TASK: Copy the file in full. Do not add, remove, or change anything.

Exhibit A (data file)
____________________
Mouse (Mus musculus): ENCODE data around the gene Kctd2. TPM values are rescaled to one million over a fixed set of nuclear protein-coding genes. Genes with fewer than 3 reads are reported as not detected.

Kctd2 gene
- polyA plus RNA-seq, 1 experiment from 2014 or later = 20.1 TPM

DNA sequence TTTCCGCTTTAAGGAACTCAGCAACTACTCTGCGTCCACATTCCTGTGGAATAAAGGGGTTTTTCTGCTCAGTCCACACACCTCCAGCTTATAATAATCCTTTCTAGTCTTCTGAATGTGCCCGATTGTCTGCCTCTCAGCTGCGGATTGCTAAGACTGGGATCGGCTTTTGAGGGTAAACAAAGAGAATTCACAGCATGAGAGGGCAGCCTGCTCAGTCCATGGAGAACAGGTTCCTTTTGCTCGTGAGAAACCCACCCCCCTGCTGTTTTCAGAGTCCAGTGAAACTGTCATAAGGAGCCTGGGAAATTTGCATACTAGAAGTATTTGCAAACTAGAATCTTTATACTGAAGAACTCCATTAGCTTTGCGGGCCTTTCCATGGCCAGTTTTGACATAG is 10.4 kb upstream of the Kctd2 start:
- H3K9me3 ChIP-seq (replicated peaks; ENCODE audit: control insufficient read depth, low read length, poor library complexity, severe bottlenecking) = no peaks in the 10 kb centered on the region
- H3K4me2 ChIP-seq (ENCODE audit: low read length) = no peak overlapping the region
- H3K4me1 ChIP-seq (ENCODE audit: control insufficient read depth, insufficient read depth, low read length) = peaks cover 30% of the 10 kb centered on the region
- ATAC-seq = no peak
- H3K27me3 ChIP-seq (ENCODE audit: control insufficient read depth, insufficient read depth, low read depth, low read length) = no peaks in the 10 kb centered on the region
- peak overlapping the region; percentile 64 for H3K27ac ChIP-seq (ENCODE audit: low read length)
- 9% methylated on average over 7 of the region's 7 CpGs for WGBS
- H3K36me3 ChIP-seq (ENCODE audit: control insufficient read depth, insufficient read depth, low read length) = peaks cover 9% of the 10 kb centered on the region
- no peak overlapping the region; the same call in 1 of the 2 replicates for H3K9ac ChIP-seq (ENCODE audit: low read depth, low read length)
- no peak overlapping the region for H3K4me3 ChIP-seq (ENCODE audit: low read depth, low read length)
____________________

Mouse (Mus musculus): ENCODE data around the gene Kctd2. TPM values are rescaled to one million over a fixed set of nuclear protein-coding genes. Genes with fewer than 3 reads are reported as not detected.

Kctd2 gene
- polyA plus RNA-seq, 1 experiment from 2014 or later = 20.1 TPM

DNA sequence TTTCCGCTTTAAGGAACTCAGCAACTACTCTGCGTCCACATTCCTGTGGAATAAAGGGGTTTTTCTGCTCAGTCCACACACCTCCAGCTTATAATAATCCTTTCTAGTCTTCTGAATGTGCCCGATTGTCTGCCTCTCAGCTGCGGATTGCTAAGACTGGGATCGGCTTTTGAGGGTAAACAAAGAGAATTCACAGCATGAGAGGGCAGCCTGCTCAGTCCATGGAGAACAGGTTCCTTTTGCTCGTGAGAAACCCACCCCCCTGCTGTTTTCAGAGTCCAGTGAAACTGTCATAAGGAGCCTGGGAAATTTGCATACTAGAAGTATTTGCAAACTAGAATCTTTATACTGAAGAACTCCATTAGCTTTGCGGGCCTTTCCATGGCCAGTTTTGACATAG is 10.4 kb upstream of the Kctd2 start:
- H3K9me3 ChIP-seq (replicated peaks; ENCODE audit: control insufficient read depth, low read length, poor library complexity, severe bottlenecking) = no peaks in the 10 kb centered on the region
- H3K4me2 ChIP-seq (ENCODE audit: low read length) = no peak overlapping the region
- H3K4me1 ChIP-seq (ENCODE audit: control insufficient read depth, insufficient read depth, low read length) = peaks cover 30% of the 10 kb centered on the region
- ATAC-seq = no peak
- H3K27me3 ChIP-seq (ENCODE audit: control insufficient read depth, insufficient read depth, low read depth, low read length) = no peaks in the 10 kb centered on the region
- peak overlapping the region; percentile 64 for H3K27ac ChIP-seq (ENCODE audit: low read length)
- 9% methylated on average over 7 of the region's 7 CpGs for WGBS
- H3K36me3 ChIP-seq (ENCODE audit: control insufficient read depth, insufficient read depth, low read length) = peaks cover 9% of the 10 kb centered on the region
- no peak overlapping the region; the same call in 1 of the 2 replicates for H3K9ac ChIP-seq (ENCODE audit: low read depth, low read length)
- no peak overlapping the region for H3K4me3 ChIP-seq (ENCODE audit: low read depth, low read length)